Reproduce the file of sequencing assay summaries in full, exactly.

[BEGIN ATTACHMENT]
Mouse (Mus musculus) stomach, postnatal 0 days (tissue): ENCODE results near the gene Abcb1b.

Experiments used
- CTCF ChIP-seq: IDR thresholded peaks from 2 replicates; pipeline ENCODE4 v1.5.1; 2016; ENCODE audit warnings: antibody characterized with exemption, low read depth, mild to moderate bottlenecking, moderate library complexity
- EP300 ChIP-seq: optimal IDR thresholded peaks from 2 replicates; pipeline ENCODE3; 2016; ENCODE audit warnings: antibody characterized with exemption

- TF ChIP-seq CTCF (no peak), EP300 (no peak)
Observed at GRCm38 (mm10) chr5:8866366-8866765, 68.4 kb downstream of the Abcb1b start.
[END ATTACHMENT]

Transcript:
Mouse (Mus musculus) stomach, postnatal 0 days (tissue): ENCODE results near the gene Abcb1b.

Experiments used
- CTCF ChIP-seq: IDR thresholded peaks from 2 replicates; pipeline ENCODE4 v1.5.1; 2016; ENCODE audit warnings: antibody characterized with exemption, low read depth, mild to moderate bottlenecking, moderate library complexity
- EP300 ChIP-seq: optimal IDR thresholded peaks from 2 replicates; pipeline ENCODE3; 2016; ENCODE audit warnings: antibody characterized with exemption

- TF ChIP-seq CTCF (no peak), EP300 (no peak)
Observed at GRCm38 (mm10) chr5:8866366-8866765, 68.4 kb downstream of the Abcb1b start.